Posted on February 13, 2020 by Amanda Avnery
This blog post was written by Amanda Avnery (Year program ’20)
The generation that drank the routine of exile and subjugation more than any generation before it…the generation that its entire existence is to be a bridge from the destruction and exile to a life of freedom and independence…” (Katznelson, Davar Newspaper, 1934). This quote by Berl Katznelson, former editor of the Davar Newspaper, gives us an idea of the motivation behind the roughly 35,000 Jews who immigrated to Israel in the early 1900s during the Second Aliyah movement. These immigrants were fleeing a life of persecution to pursue security, success, and ultimately renewal in a land of Biblical significance, otherwise known as Zionism. On our Pardes tiyul to Kvutzat Kineret, an agricultural training school functioning during the early 1900s for Jewish Olim (immigrants), I was able to add yet another dimension to my personal Zionism. Through learning about the ideology of heroic thinkers of the Second Aliyah, such as Katzanelson, A.D. Gordon, Rachel Bluwstein, and others, we got a chance to view the Jewish story through a different lens. This was the lens of Jews fleeing pogroms in Western Europe to build a life of freedom in the land which tradition tells to be flowing with milk and honey. These Jews, who largely self-identified as secular, followed their intuition to leave their homes and risk their lives to move to Israel and build up the land through farming, a venture which they had little to no experience in, during a time when malaria threatened the land.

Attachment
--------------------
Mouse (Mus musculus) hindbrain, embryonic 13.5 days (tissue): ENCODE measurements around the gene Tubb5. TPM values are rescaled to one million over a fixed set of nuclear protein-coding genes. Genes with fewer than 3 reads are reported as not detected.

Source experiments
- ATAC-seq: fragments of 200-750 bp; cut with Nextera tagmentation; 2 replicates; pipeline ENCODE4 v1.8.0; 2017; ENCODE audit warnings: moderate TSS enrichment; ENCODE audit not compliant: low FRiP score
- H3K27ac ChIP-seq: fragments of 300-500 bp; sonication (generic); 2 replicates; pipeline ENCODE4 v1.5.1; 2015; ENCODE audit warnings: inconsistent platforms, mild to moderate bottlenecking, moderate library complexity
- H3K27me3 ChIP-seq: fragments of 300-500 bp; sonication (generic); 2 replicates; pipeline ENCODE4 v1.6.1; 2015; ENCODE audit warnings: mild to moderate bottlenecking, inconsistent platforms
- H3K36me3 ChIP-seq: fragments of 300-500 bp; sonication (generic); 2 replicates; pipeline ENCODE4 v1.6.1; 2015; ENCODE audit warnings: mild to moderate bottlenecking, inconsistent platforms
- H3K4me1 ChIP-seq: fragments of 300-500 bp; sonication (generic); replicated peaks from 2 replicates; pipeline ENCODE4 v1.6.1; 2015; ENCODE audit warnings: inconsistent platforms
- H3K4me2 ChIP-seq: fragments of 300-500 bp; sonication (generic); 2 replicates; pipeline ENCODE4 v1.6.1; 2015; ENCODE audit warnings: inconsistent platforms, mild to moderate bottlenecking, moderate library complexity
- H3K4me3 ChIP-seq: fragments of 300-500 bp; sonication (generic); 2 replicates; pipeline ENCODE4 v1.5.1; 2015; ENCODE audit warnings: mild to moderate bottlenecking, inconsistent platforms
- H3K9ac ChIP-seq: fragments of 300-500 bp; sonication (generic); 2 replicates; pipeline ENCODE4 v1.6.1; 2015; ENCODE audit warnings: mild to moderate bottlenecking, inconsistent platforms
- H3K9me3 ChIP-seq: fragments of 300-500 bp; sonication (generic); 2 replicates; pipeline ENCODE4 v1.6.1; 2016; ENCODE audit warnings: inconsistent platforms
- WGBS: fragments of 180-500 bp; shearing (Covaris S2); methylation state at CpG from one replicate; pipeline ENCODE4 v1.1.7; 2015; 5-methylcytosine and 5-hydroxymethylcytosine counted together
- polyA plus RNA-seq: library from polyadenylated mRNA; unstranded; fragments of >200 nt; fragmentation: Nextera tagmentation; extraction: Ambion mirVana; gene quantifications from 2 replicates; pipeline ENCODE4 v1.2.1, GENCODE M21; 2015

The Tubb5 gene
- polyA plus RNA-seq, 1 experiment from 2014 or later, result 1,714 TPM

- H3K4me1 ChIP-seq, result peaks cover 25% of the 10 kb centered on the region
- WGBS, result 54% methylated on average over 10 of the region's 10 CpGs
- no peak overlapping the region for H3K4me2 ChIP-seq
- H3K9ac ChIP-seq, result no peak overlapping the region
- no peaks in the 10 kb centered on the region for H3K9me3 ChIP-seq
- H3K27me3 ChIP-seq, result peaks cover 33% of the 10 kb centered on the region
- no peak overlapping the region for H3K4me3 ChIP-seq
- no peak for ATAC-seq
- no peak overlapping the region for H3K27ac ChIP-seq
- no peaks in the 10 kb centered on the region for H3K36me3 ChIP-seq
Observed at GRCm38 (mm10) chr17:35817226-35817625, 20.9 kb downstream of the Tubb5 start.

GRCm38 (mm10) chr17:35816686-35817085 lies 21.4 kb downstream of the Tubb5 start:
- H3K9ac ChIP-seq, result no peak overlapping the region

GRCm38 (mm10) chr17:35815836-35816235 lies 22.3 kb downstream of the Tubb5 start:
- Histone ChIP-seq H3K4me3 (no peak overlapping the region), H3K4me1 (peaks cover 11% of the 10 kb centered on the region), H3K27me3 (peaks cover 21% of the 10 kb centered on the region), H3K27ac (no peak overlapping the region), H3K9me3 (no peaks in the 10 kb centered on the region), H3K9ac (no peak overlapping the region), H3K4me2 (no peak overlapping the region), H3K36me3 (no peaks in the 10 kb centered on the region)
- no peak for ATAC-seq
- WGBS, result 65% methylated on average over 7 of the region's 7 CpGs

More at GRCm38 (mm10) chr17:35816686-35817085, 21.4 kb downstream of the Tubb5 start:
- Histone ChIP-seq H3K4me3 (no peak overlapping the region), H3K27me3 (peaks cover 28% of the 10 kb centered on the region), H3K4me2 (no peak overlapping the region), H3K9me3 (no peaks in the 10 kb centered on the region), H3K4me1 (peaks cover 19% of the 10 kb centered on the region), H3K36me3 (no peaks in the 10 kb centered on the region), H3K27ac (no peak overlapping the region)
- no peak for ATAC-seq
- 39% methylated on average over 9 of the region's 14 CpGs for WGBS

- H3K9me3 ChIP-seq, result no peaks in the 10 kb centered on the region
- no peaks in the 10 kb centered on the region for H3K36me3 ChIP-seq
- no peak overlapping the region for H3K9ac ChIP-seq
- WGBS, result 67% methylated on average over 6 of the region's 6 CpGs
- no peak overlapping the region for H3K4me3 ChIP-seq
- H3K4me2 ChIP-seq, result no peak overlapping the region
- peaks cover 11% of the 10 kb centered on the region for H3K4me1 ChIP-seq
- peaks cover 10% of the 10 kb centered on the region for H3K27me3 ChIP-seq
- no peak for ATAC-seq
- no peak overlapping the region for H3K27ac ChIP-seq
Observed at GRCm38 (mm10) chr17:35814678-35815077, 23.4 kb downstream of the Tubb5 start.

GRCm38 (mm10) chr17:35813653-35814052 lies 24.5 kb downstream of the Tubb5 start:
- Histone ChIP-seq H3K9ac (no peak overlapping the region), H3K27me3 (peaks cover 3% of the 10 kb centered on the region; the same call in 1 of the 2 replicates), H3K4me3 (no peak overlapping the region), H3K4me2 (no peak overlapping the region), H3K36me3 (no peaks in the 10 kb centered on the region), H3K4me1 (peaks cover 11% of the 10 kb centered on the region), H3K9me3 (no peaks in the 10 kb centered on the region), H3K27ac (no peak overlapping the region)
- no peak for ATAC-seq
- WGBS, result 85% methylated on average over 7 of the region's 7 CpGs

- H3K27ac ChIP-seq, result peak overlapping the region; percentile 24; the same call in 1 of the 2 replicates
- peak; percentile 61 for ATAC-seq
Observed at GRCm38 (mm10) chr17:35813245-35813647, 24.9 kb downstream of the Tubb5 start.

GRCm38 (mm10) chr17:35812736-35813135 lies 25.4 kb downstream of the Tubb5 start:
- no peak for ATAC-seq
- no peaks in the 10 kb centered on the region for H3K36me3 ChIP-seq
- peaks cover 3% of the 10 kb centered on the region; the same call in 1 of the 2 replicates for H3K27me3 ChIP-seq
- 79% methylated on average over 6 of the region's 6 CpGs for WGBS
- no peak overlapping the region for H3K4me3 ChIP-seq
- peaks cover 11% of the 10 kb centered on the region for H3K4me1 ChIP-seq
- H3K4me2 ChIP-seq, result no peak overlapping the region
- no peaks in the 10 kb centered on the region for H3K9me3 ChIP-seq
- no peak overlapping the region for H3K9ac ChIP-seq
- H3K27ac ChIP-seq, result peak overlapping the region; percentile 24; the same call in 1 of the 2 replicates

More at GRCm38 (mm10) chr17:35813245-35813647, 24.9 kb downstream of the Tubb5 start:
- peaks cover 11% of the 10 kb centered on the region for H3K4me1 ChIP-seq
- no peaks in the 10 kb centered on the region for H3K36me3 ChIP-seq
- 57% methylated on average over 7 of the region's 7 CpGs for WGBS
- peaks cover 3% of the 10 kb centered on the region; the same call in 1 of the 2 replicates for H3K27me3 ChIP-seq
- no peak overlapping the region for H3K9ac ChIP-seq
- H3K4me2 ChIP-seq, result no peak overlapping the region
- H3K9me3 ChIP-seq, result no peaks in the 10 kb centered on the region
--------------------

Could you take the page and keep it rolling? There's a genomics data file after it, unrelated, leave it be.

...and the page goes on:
Eretz Yisrael seems to have a timeless force that tugs on Jews from around the world. What I call a religious homeland, my fellow Jews of the 1900s Aliyah movement might have called a land of freedom from oppression and opportunity for success. Regardless of the reason for connection to the land, as Jews, we can agree that there is nowhere else we’d rather be. Going into my second month living in Israel for the spring semester at Pardes, I am energized to cherish the soil I am living on (and the wonderfully fresh fruits and vegetables growing on that soil!), in conjunction with the holy sites running rampant in this country. I am reminded of the multi-faceted Jewish story and connection to this land, and I continue to yearn for further security and success for the Jewish people in this land. The Zionist songwriter Naomi Shemer wrote, “Overall these things, overall these things / Please guard for me my good G-d / Over the honey and the [bee] sting / Over the bitter and the sweet”. Naomi’s words hit home for me today, as I consider the many hardships faced in this land beginning from Biblical times, and I am getting a feel for the nuanced, messy life here today. And yet, I am experiencing the inexplicably sweet feeling of what it means to live on this soil, nutrient-rich with love and passion. I feel fully alive.